Deputy President William Ruto defended the government’s handling of the reported loss of Sh5.2 billion at the ministry of Health but said any culprits would be punished.
Mr Ruto said the government should not be accused of corruption before facts have been established and added the reported loss was based on a draft audit report.
“The audit was conducted by the government to ensure no funds were misappropriated. If people will be found culpable, firm and decisive action will be taken,” Mr Ruto said.
“We are not going to protect any individual or company but we will not also accept mob justice. We don’t want to be condemned on the basis of a draft audit report that was initiated by the government. We are not for corruption.”
Speaking at Sibanga Primary School in Cherenganyi Constituency, Trans Nzoia County, the deputy president said the government would press on with programmes at Afya House that have come under scrutiny following the audit report.
“The free maternity programme will go on because it saves a lot of lives,” he said.
Mr Ruto’s defence of the government was in line with a similar statement by Health Cabinet Secretary Cleopa Mailu that the ministry had yet to respond to the audit queries and should be given time to do that.
And even as Mr Ruto assured Kenyans of investigations, the opposition continued to pile pressure on the government, saying it had lost the moral authority to lead.
Saturday, Cord leader Raila Odinga said President Uhuru Kenyatta was not serious about the war on corruption.
“The President knows those involved in the Sh5.2 billion scandal at the Ministry of Health and he cannot give excuses for not taking action,” the opposition leader said.
He was speaking at the burial of Clara Busolo Kibukosya, the grandmother of his daughter-in-law at Mwironje Village, Khayega Location in Shinyalu Constituency, Kakamega.
On Friday, Mr Odinga linked President Kenyatta’s family to the financial scandal at the Ministry of Health.
He said one of the companies that benefited from the transactions was associated with the President’s sister and cousin while another was linked to his close friends and confidants.
Kakamega Senator Boni Khalwale and Nominated MP Oburu Oginga asked Kenyans to vote out Jubilee for failing to arrest and prosecute senior government officials implicated in corruption and other scandals.
“Kenyans should teach Jubilee a lesson by voting the government out power over the stolen billions of public money that could have been spent to buy drugs and save lives,” Mr Oginga said.
Ndhiwa MP Agostino Neto said opposition unity would help to wrestle power from Jubilee.
Kakamega Governor Wycliffe Oparanya said he would support Mr Odinga in his bid to become the country’s fifth president next year.
“I have been called names for supporting Mr Odinga but I know he is the only person with the capacity to bring about positive changes in the country,” Mr Oparanya said.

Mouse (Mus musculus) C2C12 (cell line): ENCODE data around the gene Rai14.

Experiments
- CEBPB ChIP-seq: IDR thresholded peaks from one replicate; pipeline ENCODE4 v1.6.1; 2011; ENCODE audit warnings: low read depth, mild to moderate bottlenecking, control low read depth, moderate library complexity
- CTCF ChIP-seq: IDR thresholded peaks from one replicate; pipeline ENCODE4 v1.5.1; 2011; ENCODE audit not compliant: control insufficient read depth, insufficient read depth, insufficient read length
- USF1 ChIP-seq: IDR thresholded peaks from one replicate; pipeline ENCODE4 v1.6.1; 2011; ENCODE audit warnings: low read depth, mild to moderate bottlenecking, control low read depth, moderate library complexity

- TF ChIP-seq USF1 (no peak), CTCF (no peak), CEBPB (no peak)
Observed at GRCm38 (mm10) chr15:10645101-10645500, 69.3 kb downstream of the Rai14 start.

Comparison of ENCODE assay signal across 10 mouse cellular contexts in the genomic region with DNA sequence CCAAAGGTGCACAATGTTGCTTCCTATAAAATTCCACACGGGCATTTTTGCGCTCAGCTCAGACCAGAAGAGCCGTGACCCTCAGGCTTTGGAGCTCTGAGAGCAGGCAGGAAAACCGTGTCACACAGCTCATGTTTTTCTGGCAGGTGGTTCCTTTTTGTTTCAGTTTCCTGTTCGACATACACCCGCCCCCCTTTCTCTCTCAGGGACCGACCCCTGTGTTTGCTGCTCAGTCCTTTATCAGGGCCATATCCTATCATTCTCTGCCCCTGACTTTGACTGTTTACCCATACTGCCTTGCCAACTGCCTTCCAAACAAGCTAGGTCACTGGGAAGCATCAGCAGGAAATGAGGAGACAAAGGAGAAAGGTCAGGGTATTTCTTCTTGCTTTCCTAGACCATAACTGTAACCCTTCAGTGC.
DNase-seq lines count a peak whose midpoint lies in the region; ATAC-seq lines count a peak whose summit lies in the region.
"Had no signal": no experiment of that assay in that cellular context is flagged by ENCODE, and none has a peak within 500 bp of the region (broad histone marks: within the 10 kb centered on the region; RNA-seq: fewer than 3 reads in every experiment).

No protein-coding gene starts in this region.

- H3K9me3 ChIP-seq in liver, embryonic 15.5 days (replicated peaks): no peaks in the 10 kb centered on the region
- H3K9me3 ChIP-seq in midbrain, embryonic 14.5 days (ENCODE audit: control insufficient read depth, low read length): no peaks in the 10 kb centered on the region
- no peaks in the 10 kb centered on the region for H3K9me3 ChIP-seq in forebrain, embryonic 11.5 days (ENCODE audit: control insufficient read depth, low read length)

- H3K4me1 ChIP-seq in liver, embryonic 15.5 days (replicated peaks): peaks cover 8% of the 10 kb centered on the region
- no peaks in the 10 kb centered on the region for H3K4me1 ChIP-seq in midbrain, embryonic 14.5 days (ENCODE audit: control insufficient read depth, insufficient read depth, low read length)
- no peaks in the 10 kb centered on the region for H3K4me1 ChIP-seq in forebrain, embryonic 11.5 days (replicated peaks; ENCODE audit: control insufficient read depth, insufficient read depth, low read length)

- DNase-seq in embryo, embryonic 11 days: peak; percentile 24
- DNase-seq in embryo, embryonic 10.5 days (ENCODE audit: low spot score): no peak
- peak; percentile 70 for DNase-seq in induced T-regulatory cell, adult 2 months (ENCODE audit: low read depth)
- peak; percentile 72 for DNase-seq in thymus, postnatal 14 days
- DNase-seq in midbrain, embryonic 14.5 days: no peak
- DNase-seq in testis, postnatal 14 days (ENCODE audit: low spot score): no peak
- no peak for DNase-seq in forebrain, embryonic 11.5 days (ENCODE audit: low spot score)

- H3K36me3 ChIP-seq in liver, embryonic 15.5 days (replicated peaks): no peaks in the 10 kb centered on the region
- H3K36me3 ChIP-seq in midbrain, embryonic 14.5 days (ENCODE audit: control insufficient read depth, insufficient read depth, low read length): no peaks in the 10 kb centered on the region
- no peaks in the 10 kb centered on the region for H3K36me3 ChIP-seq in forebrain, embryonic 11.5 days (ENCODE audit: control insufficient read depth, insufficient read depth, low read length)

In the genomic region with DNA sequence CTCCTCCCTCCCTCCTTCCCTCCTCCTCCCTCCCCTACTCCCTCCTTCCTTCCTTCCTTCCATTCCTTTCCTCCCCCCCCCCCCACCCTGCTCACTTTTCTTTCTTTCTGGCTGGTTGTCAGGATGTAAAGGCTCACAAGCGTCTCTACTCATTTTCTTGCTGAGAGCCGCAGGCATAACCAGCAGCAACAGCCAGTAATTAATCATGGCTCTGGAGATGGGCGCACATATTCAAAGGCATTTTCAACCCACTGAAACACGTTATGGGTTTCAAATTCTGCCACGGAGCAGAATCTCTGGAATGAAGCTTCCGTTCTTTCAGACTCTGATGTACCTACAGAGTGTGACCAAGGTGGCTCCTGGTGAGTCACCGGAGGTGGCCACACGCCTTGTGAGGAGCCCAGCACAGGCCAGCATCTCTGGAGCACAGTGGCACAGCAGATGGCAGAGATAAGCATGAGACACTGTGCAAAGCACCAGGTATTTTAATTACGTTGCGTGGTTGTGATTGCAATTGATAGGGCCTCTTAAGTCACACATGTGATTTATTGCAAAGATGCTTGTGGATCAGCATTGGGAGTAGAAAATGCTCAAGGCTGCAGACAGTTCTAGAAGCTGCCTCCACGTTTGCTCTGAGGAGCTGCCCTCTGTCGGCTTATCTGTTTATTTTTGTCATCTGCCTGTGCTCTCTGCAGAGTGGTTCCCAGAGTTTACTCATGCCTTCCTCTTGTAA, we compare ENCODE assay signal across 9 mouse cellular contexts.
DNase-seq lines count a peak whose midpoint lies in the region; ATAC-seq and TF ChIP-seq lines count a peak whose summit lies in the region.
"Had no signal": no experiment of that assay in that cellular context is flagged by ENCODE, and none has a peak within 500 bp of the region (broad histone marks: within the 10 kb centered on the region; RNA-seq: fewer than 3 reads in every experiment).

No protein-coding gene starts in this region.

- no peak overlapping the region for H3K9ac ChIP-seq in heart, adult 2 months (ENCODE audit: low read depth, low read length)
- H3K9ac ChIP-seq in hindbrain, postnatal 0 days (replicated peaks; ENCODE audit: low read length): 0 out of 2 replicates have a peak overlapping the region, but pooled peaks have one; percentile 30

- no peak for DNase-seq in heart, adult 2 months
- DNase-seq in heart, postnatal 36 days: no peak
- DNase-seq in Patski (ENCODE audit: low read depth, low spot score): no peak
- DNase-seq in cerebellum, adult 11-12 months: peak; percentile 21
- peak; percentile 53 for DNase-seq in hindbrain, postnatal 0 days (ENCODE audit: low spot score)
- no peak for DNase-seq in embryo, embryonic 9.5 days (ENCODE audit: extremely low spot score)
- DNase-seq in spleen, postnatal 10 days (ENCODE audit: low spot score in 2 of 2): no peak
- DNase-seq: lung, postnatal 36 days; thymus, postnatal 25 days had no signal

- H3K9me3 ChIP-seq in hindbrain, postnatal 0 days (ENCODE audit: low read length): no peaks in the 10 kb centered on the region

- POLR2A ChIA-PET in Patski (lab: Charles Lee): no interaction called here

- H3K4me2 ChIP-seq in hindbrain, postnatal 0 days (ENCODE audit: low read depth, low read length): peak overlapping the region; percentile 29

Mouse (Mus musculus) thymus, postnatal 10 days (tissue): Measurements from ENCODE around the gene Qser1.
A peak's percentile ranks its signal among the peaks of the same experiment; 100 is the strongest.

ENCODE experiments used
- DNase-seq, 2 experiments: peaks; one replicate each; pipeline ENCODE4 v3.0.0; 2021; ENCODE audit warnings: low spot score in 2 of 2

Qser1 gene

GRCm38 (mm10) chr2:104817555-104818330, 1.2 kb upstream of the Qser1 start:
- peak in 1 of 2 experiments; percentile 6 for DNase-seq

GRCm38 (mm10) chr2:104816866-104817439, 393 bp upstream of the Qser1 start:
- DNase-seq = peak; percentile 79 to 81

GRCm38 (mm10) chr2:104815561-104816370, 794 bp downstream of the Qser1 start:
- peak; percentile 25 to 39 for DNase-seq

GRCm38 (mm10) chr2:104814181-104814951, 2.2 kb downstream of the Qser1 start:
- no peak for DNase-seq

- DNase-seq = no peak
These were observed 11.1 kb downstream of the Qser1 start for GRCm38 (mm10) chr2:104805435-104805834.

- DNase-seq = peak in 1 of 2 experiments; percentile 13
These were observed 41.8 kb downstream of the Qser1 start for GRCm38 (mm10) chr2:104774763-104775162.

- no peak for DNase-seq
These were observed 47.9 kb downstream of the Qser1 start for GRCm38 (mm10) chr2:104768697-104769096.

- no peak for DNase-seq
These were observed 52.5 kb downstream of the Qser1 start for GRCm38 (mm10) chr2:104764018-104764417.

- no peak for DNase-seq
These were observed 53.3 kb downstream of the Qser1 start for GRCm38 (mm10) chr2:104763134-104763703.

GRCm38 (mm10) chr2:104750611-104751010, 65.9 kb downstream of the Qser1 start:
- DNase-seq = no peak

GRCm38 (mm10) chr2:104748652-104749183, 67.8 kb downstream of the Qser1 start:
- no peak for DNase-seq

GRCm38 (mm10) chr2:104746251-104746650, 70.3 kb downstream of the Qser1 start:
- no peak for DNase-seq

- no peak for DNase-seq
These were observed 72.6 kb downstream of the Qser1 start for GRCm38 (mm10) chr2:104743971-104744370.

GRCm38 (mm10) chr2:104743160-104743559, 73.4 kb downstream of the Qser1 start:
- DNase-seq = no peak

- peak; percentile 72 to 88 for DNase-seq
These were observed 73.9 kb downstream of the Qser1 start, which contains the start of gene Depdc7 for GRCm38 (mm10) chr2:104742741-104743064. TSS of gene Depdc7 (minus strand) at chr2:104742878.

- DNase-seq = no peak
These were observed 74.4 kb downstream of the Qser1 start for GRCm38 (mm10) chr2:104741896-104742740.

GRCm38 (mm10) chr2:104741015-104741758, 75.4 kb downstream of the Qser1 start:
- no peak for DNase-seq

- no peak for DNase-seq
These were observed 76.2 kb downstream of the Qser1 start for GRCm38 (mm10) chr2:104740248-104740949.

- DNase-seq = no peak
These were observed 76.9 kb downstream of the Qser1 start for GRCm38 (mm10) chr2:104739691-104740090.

The county boss said provision of health services in the region had been badly affected after the government delayed releasing Sh300 million.
“Jubilee is busy frustrating devolved governments by holding onto funds allocated for development projects and other services. They want to create an impression that devolution has failed,” he said.
Amani National Congress leader Musalia Mudavadi and the Kenya National Union of Nurses demanded swift action against the perpetrators of the alleged theft in the Health Ministry.
Speaking at separate events, Mr Mudavadi and union officials said the scandal was an indication that the government did not care for its people.
“Jubilee is denying stealing the amount meant to save women and their children. The amount quoted can buy 10 mobile health clinics for each of the 47 counties,” the ANC chief said.
“A government that steals from vulnerable Kenyans is only wishing them death.”
In Kisumu, the nurses’ union Secretary-General Seth Panyako said the amount would have been enough to pay all Kenyan nurses for six years if a collective bargaining agreement between them and the government was implemented.
He said the wave of strikes by health workers would be a thing of the past if funds were put to proper use.
“If this money was used constructively, it would take care of Moi Teaching and Referral Hospital’s budget for a year, supplying medicine and catering for patients’ bills. The Sh5 billion would have taken care of health dockets of five counties for a year,” Mr Panyako said.
“Most counties allocate little amount to their health departments because they receive peanuts from the National Treasury. Imagine the difference the Sh5 billion that has gone into people’s pockets would have done.”
The union demanded that the National Health Services Board be in charge of National Referral hospitals and draws its budget from the National Assembly.
“This will ensure no public money goes to Afya House for remuneration,” he said.
“The money ending up at the ministry is a lot and that is why there is surplus for some pockets.”
Reported by Angela Oketch, Raphael Wanjala, Benson Amadala, Pius Maundu, David Muchui, Agnes Oboo, Philip Abwayo, Irene Mwendwa, Oscar Kakai and Farouk Mwabege